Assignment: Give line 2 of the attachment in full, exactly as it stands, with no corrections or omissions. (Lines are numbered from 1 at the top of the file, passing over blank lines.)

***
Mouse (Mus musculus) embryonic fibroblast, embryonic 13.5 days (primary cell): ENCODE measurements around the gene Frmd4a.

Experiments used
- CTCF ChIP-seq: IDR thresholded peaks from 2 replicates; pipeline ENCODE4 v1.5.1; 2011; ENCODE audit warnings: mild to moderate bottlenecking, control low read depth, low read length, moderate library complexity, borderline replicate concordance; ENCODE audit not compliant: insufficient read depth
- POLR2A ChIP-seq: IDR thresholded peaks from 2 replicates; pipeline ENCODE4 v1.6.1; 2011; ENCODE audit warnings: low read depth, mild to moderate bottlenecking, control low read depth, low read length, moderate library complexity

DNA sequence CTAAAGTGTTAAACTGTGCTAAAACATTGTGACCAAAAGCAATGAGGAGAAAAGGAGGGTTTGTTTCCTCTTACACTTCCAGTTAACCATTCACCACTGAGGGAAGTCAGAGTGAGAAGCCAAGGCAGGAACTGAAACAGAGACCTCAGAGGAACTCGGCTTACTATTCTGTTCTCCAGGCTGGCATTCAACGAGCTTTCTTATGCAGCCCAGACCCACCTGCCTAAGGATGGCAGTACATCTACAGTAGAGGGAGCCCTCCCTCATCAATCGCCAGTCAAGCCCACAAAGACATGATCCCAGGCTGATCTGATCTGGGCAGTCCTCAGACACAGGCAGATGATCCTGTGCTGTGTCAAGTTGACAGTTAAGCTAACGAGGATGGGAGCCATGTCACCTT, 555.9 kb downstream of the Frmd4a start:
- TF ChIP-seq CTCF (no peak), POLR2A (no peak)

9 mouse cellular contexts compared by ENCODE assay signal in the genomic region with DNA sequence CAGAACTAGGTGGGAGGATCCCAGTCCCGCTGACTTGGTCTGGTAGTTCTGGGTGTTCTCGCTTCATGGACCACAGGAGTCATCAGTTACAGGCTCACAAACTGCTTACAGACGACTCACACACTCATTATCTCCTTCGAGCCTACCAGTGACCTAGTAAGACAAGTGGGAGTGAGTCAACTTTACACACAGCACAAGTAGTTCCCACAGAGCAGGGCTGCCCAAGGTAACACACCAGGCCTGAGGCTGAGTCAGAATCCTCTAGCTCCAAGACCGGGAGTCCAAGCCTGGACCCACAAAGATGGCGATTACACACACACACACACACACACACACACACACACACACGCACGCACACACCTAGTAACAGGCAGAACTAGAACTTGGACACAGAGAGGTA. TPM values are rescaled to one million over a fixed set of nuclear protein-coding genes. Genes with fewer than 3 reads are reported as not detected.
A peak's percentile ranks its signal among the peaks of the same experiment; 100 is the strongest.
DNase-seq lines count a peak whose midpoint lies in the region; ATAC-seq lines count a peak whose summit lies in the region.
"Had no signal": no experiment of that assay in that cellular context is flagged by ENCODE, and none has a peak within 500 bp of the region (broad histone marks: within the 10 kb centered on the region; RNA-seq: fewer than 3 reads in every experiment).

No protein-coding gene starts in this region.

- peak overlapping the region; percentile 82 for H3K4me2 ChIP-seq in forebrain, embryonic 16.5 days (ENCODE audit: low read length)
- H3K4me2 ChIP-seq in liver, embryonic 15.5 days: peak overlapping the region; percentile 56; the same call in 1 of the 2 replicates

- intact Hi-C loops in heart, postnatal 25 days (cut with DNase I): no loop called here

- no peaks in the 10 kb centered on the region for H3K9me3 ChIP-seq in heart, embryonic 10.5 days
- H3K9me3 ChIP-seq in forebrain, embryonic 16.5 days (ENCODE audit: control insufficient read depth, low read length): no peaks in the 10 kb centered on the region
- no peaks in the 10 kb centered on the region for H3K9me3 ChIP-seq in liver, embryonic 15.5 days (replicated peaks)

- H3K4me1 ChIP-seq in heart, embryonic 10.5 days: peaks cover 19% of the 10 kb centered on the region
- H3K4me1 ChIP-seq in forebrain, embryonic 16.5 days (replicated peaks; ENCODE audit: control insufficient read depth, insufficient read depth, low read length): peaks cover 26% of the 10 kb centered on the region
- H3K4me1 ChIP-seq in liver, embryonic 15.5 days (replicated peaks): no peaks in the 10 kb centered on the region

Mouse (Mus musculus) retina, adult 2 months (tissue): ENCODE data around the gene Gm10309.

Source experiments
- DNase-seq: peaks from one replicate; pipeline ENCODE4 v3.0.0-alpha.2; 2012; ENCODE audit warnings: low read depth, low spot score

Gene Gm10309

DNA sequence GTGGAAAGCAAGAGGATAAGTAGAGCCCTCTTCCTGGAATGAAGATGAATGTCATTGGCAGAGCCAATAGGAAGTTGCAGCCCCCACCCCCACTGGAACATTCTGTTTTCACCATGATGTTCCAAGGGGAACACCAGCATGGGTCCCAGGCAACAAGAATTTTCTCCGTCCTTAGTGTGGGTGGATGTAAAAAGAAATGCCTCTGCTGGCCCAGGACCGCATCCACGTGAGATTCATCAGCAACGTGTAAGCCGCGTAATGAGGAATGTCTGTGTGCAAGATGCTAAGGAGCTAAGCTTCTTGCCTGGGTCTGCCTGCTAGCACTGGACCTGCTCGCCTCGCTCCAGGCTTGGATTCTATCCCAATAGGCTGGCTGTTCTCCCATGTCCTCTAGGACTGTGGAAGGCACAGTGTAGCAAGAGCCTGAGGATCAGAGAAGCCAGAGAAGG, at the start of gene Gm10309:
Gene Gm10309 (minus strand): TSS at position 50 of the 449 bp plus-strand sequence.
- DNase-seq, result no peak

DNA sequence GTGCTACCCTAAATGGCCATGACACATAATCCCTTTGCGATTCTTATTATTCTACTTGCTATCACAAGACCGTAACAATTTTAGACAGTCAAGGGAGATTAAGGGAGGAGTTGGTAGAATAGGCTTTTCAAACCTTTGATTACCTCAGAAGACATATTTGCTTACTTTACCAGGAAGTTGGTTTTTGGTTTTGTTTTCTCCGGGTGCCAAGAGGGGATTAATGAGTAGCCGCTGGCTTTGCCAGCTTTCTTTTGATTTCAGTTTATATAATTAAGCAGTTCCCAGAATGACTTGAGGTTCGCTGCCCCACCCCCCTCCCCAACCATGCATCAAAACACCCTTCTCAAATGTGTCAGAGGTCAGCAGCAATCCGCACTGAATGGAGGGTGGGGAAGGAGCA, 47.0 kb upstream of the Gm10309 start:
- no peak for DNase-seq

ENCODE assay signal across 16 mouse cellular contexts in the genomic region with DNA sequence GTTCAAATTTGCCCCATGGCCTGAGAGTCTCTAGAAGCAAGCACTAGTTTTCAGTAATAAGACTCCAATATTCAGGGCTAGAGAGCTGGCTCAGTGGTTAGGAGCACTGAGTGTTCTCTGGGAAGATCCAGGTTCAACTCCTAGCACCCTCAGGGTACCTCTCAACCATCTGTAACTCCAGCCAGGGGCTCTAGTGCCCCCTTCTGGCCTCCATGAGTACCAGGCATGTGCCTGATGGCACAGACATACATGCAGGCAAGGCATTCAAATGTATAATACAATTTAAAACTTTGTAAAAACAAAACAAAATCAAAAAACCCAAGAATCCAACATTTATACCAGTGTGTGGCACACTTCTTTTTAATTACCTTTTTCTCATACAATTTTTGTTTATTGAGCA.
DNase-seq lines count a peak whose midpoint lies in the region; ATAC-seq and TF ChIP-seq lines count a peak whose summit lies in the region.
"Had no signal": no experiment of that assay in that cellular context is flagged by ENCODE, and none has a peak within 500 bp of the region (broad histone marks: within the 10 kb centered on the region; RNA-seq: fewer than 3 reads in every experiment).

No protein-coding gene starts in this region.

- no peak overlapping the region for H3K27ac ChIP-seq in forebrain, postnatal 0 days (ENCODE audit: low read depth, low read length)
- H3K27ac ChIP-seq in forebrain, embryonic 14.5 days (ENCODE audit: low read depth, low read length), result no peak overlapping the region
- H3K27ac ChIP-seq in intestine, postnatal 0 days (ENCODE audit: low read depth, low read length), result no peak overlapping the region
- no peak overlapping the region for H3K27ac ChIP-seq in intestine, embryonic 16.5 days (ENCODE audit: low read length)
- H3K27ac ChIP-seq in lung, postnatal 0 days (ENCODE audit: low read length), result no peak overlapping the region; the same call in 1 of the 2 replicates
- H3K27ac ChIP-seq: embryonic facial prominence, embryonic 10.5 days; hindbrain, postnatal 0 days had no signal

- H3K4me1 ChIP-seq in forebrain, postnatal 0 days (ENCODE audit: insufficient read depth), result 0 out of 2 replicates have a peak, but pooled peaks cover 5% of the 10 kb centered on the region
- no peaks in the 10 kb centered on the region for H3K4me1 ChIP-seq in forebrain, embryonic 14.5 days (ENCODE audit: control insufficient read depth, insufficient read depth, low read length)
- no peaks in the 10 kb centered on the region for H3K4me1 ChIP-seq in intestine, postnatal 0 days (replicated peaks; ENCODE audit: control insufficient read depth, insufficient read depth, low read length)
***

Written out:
Experiments used